As a result of his efforts, on August 30, 1961, the Father received a cheque for $600 from the Department of Highways for the work he had done to build the Louvicourt to Lac-Simon road. On October 19, it was the turn of the charitable organization, The Catholic Church Extension Society, to send him a cheque in the amount of $661, out of a total of $1161, for the repair of the church and the presbytery. (Provincial Archives, 3D, 1- 13.)

Finally, he informed the Department of Highways in a letter dated February 14, 1962 that “the establishment of a reserve at Lac-Simon for Indians is now officially decided.” (Provincial Archives, 3D 4, 1- 14.)

Once the reserve was established, it became necessary to organize the Catholic mission in a more definitive way. It took 7 years for the Government to build houses on the new site (about one kilometre from the Lake). In 1969, 23 houses were moving along quickly, and the first ones were to be inhabited before the fall of the same year. The Band Council transfered a piece of land of 375 by 195 feet to the mission. Father Ed. -C. Brouillard who succeeded Father Beaudet, who had died the previous year, wrote to the provincial, Father Aurélien Giguère:

“On your last visit, you noticed that the current mission is built for the summer only, that the rectory is unhealthy, and that the Indian village will be moved to the new development. This fall, 34 families will live at Lac-Simon, not to mention the Indians of Great Lake Victoria who pass through here or who winter here.

To facilitate the work, we are asking for a coordinator or an architect. If the provincial administration agrees, it would be good to start studying the project this month, so that construction can begin in the spring. This month I will be available to meet the coordinator. I await the response from your provincial administration.” (Provincial 3D Archives, 1- 30.)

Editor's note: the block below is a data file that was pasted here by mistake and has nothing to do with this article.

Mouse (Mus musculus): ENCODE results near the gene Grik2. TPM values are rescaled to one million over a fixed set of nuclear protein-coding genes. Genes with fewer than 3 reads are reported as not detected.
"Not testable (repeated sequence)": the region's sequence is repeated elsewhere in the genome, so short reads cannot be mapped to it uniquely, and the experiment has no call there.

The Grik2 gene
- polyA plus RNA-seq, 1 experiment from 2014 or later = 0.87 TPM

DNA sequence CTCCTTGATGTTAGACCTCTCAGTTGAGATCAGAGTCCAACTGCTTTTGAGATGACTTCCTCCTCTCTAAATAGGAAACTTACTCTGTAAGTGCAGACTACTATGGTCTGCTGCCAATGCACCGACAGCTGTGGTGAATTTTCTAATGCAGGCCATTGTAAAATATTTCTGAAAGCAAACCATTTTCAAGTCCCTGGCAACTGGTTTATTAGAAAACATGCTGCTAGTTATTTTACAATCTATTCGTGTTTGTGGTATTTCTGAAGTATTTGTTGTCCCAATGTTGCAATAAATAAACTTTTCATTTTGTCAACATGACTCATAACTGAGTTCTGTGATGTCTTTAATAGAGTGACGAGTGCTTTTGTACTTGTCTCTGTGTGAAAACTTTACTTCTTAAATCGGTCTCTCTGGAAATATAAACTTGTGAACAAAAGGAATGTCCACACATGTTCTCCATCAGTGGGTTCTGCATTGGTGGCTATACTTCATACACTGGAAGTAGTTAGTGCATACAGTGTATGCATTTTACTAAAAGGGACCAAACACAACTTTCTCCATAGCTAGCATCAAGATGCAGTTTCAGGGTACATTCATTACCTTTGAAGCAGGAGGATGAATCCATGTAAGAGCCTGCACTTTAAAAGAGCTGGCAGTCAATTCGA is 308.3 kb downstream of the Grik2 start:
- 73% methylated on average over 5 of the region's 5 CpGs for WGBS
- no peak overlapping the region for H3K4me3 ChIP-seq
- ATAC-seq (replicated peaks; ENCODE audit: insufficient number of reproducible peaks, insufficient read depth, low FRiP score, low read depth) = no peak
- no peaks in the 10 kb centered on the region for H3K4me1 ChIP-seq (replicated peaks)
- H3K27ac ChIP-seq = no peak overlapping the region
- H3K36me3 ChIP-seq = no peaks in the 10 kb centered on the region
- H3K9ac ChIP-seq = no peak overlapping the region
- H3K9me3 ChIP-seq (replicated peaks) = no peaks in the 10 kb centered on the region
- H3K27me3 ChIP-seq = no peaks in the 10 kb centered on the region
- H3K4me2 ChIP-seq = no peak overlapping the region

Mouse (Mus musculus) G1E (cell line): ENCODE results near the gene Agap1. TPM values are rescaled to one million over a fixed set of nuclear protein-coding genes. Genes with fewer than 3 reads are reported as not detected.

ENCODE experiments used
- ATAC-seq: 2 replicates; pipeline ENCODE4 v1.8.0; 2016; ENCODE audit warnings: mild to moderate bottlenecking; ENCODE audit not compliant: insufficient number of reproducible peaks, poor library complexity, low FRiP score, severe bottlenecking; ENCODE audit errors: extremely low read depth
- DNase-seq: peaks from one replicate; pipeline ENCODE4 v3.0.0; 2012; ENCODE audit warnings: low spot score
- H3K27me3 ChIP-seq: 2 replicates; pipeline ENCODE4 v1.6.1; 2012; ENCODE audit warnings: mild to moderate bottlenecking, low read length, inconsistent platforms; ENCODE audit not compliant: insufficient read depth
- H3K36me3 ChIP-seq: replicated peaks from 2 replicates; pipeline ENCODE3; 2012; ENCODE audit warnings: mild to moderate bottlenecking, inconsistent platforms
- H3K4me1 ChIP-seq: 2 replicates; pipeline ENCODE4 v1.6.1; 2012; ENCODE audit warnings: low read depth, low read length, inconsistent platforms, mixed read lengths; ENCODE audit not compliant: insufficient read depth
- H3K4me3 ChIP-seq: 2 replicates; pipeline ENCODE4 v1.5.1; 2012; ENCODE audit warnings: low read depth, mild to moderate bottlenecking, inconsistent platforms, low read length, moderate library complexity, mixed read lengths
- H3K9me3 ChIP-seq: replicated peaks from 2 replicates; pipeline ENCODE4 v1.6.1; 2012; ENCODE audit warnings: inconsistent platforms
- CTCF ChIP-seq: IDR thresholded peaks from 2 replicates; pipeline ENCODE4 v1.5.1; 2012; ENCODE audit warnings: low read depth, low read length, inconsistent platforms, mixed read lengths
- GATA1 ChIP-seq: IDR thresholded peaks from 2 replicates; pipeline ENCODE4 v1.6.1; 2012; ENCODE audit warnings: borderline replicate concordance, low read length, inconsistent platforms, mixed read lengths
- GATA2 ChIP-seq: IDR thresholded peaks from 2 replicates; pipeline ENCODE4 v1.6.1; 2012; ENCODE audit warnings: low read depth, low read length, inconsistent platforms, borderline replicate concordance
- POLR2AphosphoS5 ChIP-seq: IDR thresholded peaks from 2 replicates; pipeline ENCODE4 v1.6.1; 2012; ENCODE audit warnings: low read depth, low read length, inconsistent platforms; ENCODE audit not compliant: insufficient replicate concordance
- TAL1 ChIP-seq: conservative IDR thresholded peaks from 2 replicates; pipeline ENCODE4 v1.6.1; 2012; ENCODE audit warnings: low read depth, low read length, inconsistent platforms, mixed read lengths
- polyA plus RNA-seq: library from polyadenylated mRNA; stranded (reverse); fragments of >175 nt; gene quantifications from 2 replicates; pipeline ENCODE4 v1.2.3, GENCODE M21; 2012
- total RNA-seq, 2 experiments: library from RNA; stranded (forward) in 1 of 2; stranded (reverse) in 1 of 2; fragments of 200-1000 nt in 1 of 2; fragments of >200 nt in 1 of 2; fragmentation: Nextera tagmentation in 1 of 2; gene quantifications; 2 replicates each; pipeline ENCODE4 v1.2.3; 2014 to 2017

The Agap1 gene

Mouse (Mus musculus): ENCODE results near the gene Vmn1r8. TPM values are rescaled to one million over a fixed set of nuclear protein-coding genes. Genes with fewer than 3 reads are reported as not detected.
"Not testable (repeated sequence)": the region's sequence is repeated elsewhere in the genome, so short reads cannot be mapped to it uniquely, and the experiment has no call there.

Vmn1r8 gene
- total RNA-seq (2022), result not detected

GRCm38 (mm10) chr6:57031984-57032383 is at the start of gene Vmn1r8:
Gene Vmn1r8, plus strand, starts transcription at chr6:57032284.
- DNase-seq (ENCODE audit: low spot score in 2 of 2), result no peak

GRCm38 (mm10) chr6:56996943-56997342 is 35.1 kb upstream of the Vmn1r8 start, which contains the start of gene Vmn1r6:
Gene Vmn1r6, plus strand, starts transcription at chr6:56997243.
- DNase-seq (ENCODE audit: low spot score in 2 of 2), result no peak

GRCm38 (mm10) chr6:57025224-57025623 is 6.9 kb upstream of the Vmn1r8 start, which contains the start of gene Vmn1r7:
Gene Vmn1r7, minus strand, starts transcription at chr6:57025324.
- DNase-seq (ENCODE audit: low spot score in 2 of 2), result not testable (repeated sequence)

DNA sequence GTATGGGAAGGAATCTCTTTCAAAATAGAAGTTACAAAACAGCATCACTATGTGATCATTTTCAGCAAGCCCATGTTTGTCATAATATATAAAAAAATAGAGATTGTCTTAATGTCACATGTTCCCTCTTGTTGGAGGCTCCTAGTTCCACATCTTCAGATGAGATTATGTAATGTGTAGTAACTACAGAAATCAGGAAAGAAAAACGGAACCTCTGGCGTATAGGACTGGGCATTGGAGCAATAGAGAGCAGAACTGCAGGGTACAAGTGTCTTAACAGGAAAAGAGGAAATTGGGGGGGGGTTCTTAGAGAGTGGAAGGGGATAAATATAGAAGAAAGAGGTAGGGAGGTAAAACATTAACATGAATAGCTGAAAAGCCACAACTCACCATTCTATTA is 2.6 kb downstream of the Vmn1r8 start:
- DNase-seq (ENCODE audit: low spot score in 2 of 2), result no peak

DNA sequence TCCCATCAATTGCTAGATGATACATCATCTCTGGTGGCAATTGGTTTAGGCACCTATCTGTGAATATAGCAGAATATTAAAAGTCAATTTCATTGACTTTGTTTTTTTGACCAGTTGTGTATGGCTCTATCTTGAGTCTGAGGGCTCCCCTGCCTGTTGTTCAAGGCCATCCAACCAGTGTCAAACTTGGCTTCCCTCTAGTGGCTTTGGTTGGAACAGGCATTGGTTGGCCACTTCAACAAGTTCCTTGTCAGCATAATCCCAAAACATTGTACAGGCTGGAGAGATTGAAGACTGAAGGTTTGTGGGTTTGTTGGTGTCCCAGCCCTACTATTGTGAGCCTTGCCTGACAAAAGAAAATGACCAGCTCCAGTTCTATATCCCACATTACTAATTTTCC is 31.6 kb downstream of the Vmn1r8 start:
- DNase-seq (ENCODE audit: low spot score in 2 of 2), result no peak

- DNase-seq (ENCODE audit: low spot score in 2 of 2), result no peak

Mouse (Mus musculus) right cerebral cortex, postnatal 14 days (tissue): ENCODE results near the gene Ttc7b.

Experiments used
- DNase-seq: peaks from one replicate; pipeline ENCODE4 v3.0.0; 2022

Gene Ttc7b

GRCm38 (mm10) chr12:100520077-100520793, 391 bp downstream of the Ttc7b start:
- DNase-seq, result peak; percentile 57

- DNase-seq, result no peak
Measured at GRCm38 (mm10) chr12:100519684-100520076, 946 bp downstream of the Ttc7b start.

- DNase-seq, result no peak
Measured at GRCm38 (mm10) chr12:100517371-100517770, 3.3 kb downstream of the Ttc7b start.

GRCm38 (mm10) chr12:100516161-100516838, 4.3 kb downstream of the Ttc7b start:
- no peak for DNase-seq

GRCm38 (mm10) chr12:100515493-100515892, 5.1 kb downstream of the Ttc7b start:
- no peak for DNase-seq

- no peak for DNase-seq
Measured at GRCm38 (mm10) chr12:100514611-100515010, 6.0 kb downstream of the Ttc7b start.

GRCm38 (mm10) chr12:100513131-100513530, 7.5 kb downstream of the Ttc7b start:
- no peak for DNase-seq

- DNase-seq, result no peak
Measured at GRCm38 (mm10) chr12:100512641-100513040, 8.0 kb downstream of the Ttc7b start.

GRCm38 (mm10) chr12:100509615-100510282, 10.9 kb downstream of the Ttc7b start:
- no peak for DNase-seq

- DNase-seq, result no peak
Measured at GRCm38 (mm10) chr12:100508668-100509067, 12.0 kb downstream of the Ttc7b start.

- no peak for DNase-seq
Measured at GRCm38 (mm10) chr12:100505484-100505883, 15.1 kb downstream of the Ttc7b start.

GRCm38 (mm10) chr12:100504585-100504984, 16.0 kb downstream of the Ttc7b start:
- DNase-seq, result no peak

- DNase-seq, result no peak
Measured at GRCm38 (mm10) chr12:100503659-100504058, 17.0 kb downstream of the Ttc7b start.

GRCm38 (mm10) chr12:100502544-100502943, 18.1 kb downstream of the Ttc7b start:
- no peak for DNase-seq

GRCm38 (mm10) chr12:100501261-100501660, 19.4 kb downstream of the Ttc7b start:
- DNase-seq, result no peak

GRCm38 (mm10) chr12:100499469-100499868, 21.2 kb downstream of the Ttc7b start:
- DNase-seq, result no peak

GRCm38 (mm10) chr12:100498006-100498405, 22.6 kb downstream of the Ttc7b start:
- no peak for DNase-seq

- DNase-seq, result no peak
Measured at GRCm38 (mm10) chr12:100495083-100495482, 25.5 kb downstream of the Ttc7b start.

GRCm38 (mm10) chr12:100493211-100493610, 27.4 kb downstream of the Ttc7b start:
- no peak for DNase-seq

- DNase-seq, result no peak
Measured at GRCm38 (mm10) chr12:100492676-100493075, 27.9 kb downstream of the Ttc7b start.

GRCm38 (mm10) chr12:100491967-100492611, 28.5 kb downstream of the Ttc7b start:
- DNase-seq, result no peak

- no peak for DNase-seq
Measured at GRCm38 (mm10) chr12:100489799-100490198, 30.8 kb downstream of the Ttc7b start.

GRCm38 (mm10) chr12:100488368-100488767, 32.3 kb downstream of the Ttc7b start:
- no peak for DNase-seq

Negotiations are initiated, various plans are devised and designed, rejected or accepted, funds are voted for their implementation and finally the project is implemented. All this took time. The final project, which was completed in 1971, was as follows:

  1. Construction of a presbytery in the style and at the approximate price of the houses that the government builds for the Indians.
  2. Moving the current church to the reserve site with minimal repairs. But the foundations required the construction of a basement.
  3. The total cost was $117,741 (Provincial Archives, 3D 4, 1- 49.) Today this church and presbytery still exist and have been used for the purpose they were given. Since then, several resident missionaries have succeeded one another, some for a few years, others on a part-time basis, including Fathers Ed. Brouillard, Rémi Cadieux, and Vincent Cadieux, who is now the Bishop of the dioceses of Hearst and Moosonee. Father Lionel Lajeunesse was the penultimate resident but died early because of an accident that should not have happened. Father Eugène Lapointe was the last Oblate to stay at Lac-Simon, from 2009 to 2012. During his three years, he took the opportunity to form a few pastoral agents: Bella Gunn and Monique Papatie and a pastoral committee led by a religious, Sister Renelle Lasalle, j.m. A priest from the parish of Val d’Or visits the mission once a month for the celebration of the Eucharist, while a pastoral worker presides over the funerals and the celebrations of the Word on the other Sundays.

The inhabitants of the Lac-Simon Reserve always remain in contact with the inhabitants of Great Lake Victoria and Lake Dozois since most of them are related to each other in all three groups.

Let us wish long life to the Lac-Simon Aboriginal group and a constantly improving human and religious development.

Eugène Lapointe OMI